The South Shetlands are heavily glaciated and, due to their more temperate climate, are often hidden in mist and fog. The islands offer a number of opportunities to get ashore and explore. Historic remnants of the former whaling era, modern-day research stations, unusual geological formations, evidence of volcanic activity and an overwhelming number of penguin rookeries make the South Shetlands a unique outpost on the way to the Great White Continent.

The discovery of the islands is attributed to British captain William Smith who, while attempting to find favorable winds for rounding Cape Horn in 1819, sailed further south than anticipated and accidentally stumbled onto the islands.

Vernadsky Station
The Ukrainian research station of Vernadsky, is situated in the Argentine Islands, a labyrinth of small picturesque rocky islets and often ice-choked channels. It began its existence in 1934 as the small wooden hut ‘Wordie House’. Now preserved as a museum, Wordie House was built on Winter Island as part of the British Graham Land Expedition of 1934-37.

Vernadsky has a reputation as one of the friendliest research stations in Antarctica and welcomes all visitors for tours of the base. In addition to scientific laboratories and equipment storage rooms, the station boasts the southernmost traditional-style English pub in the world.

The environment surrounding the base is renowned for its well-protected waterways, for its beautiful views of the high mountains to the east, and for a variety of wildlife. Numerous seals, penguins and seabirds can often be seen while Zodiac cruising. Offshore in more open water, an occasional whale may be seen.

Waterboat Point

The true scale of the Antarctic landscape becomes apparent at Waterboat Point. Located on a small rocky point of land, the Chilean station of Gonzales Videla is named after the first head of state to visit Antarctica, Chilean President Gabriel Gonzales Videla. Surrounded by thousands of nesting gentoo penguins, it sits perched beneath one of the most impressive glacial landscapes on earth.

Located between Andvord Bay and Paradise Harbor, Waterboat Point is surrounded by water during high tides, but connected to the mainland by an isthmus of rocks during low tides. Icebergs usually lie entrapped in the small bay surrounding the station, which is often a great location to view wildlife. Orca, humpback and minke whales have been seen here in the past. Crabeater seals are regular visitors to the ice floes in the bay.

The name originated in 1921, when two young British researches, Thomas Bagshawe and Maxime Lester, spent a winter here sheltered beneath the overturned hull of a wooden waterboat.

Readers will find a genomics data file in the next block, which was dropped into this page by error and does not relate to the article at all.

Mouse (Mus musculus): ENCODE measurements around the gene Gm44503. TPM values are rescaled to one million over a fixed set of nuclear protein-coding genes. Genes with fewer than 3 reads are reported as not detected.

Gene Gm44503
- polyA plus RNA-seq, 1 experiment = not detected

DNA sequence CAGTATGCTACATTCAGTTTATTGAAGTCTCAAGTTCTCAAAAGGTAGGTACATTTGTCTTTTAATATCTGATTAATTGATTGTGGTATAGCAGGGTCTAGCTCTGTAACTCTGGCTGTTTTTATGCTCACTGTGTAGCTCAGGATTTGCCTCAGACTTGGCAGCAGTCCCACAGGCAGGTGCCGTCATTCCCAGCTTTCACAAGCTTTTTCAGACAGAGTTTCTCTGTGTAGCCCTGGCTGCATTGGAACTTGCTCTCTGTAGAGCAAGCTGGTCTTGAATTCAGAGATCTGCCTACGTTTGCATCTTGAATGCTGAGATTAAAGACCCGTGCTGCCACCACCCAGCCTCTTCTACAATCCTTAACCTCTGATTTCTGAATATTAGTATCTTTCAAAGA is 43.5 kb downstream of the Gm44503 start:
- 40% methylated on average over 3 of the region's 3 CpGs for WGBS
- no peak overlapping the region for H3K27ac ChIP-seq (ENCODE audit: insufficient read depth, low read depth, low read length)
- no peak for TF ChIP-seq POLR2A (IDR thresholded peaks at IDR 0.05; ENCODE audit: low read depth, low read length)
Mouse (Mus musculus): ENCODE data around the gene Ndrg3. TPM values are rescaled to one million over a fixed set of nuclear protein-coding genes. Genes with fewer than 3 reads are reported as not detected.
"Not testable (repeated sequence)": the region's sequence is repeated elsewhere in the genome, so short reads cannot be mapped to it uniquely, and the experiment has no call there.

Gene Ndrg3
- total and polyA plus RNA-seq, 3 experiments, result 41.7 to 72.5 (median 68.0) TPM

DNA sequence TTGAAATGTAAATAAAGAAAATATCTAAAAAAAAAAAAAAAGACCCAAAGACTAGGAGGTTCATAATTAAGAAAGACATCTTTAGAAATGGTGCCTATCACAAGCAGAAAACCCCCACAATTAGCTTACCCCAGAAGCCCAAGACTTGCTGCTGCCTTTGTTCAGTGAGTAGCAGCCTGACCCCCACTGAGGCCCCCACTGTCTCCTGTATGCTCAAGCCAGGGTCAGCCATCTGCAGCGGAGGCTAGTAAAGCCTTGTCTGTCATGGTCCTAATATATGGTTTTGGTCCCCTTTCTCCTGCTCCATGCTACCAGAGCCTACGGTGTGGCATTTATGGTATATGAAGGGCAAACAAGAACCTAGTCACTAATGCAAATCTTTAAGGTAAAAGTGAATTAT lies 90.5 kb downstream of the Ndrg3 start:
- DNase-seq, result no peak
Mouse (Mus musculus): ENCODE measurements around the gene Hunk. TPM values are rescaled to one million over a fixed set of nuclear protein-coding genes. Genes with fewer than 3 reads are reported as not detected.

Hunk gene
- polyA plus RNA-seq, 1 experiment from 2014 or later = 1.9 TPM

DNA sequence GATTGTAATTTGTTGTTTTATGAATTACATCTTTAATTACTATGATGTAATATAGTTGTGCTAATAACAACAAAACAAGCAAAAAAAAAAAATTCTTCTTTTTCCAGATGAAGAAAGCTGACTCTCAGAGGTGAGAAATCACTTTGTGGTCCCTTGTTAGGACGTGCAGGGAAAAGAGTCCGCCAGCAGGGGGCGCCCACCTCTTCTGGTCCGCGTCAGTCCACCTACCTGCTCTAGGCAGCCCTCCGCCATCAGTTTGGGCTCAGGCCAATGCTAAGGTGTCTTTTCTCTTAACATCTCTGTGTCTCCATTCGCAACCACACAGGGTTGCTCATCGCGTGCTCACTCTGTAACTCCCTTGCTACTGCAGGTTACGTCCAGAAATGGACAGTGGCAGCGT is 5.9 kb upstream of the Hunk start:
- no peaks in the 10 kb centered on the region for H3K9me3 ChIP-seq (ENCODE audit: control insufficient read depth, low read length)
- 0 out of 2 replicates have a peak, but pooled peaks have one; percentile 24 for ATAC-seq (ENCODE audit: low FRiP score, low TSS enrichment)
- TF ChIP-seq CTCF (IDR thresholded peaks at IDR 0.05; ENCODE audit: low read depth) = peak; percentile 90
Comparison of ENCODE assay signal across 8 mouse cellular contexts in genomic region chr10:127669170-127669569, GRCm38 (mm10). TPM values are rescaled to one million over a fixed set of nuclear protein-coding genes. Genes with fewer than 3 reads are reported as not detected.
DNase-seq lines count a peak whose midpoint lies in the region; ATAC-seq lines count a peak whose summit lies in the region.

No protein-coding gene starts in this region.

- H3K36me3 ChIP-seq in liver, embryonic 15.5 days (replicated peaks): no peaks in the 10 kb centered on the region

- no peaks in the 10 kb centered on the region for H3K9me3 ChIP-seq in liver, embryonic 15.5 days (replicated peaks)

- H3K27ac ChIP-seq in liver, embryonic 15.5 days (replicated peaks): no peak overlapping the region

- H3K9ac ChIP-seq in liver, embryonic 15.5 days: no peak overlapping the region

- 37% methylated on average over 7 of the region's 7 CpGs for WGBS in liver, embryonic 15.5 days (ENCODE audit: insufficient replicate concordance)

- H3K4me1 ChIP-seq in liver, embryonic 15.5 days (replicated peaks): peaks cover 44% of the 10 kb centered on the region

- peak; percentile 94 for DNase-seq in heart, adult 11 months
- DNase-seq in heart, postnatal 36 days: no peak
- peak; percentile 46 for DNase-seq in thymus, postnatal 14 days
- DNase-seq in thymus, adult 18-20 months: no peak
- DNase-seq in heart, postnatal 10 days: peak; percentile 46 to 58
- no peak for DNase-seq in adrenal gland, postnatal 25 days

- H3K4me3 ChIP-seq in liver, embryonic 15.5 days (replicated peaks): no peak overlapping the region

Scenic Cruising, Weddell Sea

The birth place of massive tabular icebergs, the less-visited Weddell Sea is some 1,200 miles (2,000 km) wide. It stretches eastward from the Antarctic Peninsula to the fringes of Queen Maud Land. Bounded by gigantic floating ice shelves, some larger than many U.S. states, the Weddell Sea is truly one of the grandest and most isolated areas on earth. Gargantuan tabular icebergs, sometimes many miles in length and towering vertically hundreds of feet above the sea, break from the ice shelves to become massive, moving ice islands.

One can only imagine the fortitude of the early explorers who challenged this perilous wilderness. The Scottish captain James Weddell first recorded the discovery of this remote sea in 1823. In 1915, Shackleton’s ship Endurance became trapped, crushed and sank within the confines of its pack ice. The Weddell Sea is a place of astounding history and raw beauty.

Whalers Bay, Deception Island

Ever since its discovery in the early 19th century, the flooded volcano of Deception Island has earned a reputation as one of the safest harbors in Antarctic waters. Surrounded by high lava cliffs and ridges of volcanic ash, the main anchorage of Whalers Bay is only accessible through a small cleft in the caldera cliffs known as Neptune’s Bellows.

The shores of Whalers Bay hold many stories. One can explore the remains of the old whaling station with its rusty boilers and huge rusted tanks used to store whale oil. The stark white crosses of the whalers’ cemetery can be viewed against the barren landscape of gray and brown. Penguins come ashore on the black lava-sand beaches amidst a landscape of historic buildings, derelict wooden boats and steam rising from the sand as magma far below heats the deep ocean water. Deception Island is a truly unique and beautiful destination.

Yankee Harbour

Located in the South Shetland Islands, Yankee Harbour is home to some 2,000 pairs of nesting gentoo penguins, easily identified by the long, stiff tail feathers that stick out behind as they walk. They are also often viewed from the water as they swim. Depending on the time of year, the site also attracts a variety of abundant sea mammals. Antarctic fur, Weddell and leopard seals may be seen cruising offshore, while huge molting elephant seals lounge on the beach. Overhead, predatory brown skuas and giant petrels patrol the rookery for unguarded penguin chicks.

Set against the backdrop of the towering peaks of Livingston Island, Yankee Harbour welcomes visitors with the promise of a stroll over a narrow gravel spit of land protruding half a mile into the sea. The harbor’s large, protected anchorage is sheltered from the strong swells of the temperamental Southern Ocean. During the 19th century it was a place of respite for decades for American sealers and British whalers.